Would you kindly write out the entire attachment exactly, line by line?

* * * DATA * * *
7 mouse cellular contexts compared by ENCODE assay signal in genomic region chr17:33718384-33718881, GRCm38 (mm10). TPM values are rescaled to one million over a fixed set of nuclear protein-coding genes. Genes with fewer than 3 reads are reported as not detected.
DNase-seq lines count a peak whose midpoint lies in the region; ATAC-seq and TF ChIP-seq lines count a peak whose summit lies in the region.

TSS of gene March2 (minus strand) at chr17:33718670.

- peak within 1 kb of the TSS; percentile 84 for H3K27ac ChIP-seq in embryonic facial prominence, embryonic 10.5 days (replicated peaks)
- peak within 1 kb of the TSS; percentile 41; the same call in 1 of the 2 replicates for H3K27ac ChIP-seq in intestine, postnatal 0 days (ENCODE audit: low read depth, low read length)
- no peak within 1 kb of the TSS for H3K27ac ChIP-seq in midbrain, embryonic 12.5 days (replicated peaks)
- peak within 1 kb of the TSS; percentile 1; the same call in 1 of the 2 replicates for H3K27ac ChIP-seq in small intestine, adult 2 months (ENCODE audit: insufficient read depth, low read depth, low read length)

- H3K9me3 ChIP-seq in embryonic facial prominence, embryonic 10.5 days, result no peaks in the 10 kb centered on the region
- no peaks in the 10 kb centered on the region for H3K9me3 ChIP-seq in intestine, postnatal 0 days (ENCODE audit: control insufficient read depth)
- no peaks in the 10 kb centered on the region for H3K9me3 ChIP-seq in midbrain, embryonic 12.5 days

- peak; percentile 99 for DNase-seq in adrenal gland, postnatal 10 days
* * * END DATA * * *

7 mouse cellular contexts compared by ENCODE assay signal in genomic region chr17:33718384-33718881, GRCm38 (mm10). TPM values are rescaled to one million over a fixed set of nuclear protein-coding genes. Genes with fewer than 3 reads are reported as not detected.
DNase-seq lines count a peak whose midpoint lies in the region; ATAC-seq and TF ChIP-seq lines count a peak whose summit lies in the region.

TSS of gene March2 (minus strand) at chr17:33718670.

- peak within 1 kb of the TSS; percentile 84 for H3K27ac ChIP-seq in embryonic facial prominence, embryonic 10.5 days (replicated peaks)
- peak within 1 kb of the TSS; percentile 41; the same call in 1 of the 2 replicates for H3K27ac ChIP-seq in intestine, postnatal 0 days (ENCODE audit: low read depth, low read length)
- no peak within 1 kb of the TSS for H3K27ac ChIP-seq in midbrain, embryonic 12.5 days (replicated peaks)
- peak within 1 kb of the TSS; percentile 1; the same call in 1 of the 2 replicates for H3K27ac ChIP-seq in small intestine, adult 2 months (ENCODE audit: insufficient read depth, low read depth, low read length)

- H3K9me3 ChIP-seq in embryonic facial prominence, embryonic 10.5 days, result no peaks in the 10 kb centered on the region
- no peaks in the 10 kb centered on the region for H3K9me3 ChIP-seq in intestine, postnatal 0 days (ENCODE audit: control insufficient read depth)
- no peaks in the 10 kb centered on the region for H3K9me3 ChIP-seq in midbrain, embryonic 12.5 days

- peak; percentile 99 for DNase-seq in adrenal gland, postnatal 10 days